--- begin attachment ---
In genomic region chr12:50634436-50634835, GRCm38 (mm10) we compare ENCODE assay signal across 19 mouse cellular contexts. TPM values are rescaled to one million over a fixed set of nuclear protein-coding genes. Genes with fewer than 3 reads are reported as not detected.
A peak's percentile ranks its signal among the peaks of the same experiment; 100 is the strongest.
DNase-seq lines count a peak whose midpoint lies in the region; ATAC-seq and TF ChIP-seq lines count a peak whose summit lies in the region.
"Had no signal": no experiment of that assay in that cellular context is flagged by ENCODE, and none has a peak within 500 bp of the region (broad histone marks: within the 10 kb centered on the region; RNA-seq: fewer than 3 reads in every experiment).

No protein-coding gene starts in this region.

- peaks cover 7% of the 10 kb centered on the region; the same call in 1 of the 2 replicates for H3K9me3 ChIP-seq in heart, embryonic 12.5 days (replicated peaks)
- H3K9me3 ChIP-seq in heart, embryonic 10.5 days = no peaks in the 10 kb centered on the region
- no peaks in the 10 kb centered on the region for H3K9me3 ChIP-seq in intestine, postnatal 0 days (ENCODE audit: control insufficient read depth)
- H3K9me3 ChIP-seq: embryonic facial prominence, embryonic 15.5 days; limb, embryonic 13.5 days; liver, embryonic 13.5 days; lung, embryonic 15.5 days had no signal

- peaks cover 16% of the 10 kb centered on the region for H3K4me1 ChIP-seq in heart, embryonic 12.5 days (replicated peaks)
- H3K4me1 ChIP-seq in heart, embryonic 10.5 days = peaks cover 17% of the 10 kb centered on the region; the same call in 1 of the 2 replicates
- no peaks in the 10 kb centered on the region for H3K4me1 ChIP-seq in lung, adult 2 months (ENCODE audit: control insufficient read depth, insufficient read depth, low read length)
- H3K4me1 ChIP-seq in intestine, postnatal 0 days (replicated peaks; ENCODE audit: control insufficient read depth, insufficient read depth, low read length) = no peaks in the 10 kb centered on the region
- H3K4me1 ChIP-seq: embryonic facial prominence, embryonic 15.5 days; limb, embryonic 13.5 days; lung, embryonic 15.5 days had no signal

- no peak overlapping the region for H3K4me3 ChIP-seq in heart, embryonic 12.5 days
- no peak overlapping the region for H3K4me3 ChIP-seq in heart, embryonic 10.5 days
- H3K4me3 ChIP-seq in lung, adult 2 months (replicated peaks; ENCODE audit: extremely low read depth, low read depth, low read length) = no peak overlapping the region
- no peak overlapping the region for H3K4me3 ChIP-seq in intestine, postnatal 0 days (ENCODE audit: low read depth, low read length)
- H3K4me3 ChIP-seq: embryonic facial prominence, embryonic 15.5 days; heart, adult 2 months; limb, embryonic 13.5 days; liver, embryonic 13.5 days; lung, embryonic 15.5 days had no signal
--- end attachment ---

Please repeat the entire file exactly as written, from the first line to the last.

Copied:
In genomic region chr12:50634436-50634835, GRCm38 (mm10) we compare ENCODE assay signal across 19 mouse cellular contexts. TPM values are rescaled to one million over a fixed set of nuclear protein-coding genes. Genes with fewer than 3 reads are reported as not detected.
A peak's percentile ranks its signal among the peaks of the same experiment; 100 is the strongest.
DNase-seq lines count a peak whose midpoint lies in the region; ATAC-seq and TF ChIP-seq lines count a peak whose summit lies in the region.
"Had no signal": no experiment of that assay in that cellular context is flagged by ENCODE, and none has a peak within 500 bp of the region (broad histone marks: within the 10 kb centered on the region; RNA-seq: fewer than 3 reads in every experiment).

No protein-coding gene starts in this region.

- peaks cover 7% of the 10 kb centered on the region; the same call in 1 of the 2 replicates for H3K9me3 ChIP-seq in heart, embryonic 12.5 days (replicated peaks)
- H3K9me3 ChIP-seq in heart, embryonic 10.5 days = no peaks in the 10 kb centered on the region
- no peaks in the 10 kb centered on the region for H3K9me3 ChIP-seq in intestine, postnatal 0 days (ENCODE audit: control insufficient read depth)
- H3K9me3 ChIP-seq: embryonic facial prominence, embryonic 15.5 days; limb, embryonic 13.5 days; liver, embryonic 13.5 days; lung, embryonic 15.5 days had no signal

- peaks cover 16% of the 10 kb centered on the region for H3K4me1 ChIP-seq in heart, embryonic 12.5 days (replicated peaks)
- H3K4me1 ChIP-seq in heart, embryonic 10.5 days = peaks cover 17% of the 10 kb centered on the region; the same call in 1 of the 2 replicates
- no peaks in the 10 kb centered on the region for H3K4me1 ChIP-seq in lung, adult 2 months (ENCODE audit: control insufficient read depth, insufficient read depth, low read length)
- H3K4me1 ChIP-seq in intestine, postnatal 0 days (replicated peaks; ENCODE audit: control insufficient read depth, insufficient read depth, low read length) = no peaks in the 10 kb centered on the region
- H3K4me1 ChIP-seq: embryonic facial prominence, embryonic 15.5 days; limb, embryonic 13.5 days; lung, embryonic 15.5 days had no signal

- no peak overlapping the region for H3K4me3 ChIP-seq in heart, embryonic 12.5 days
- no peak overlapping the region for H3K4me3 ChIP-seq in heart, embryonic 10.5 days
- H3K4me3 ChIP-seq in lung, adult 2 months (replicated peaks; ENCODE audit: extremely low read depth, low read depth, low read length) = no peak overlapping the region
- no peak overlapping the region for H3K4me3 ChIP-seq in intestine, postnatal 0 days (ENCODE audit: low read depth, low read length)
- H3K4me3 ChIP-seq: embryonic facial prominence, embryonic 15.5 days; heart, adult 2 months; limb, embryonic 13.5 days; liver, embryonic 13.5 days; lung, embryonic 15.5 days had no signal